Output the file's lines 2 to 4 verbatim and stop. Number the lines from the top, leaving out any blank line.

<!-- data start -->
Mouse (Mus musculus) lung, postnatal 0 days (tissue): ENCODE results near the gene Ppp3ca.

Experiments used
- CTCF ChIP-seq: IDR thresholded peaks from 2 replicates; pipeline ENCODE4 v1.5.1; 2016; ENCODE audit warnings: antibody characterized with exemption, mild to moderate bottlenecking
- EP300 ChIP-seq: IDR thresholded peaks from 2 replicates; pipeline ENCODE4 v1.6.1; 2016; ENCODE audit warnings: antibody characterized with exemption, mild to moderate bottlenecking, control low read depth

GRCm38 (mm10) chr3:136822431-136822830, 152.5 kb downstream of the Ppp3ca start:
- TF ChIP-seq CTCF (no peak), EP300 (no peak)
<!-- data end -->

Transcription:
Experiments used
- CTCF ChIP-seq: IDR thresholded peaks from 2 replicates; pipeline ENCODE4 v1.5.1; 2016; ENCODE audit warnings: antibody characterized with exemption, mild to moderate bottlenecking
- EP300 ChIP-seq: IDR thresholded peaks from 2 replicates; pipeline ENCODE4 v1.6.1; 2016; ENCODE audit warnings: antibody characterized with exemption, mild to moderate bottlenecking, control low read depth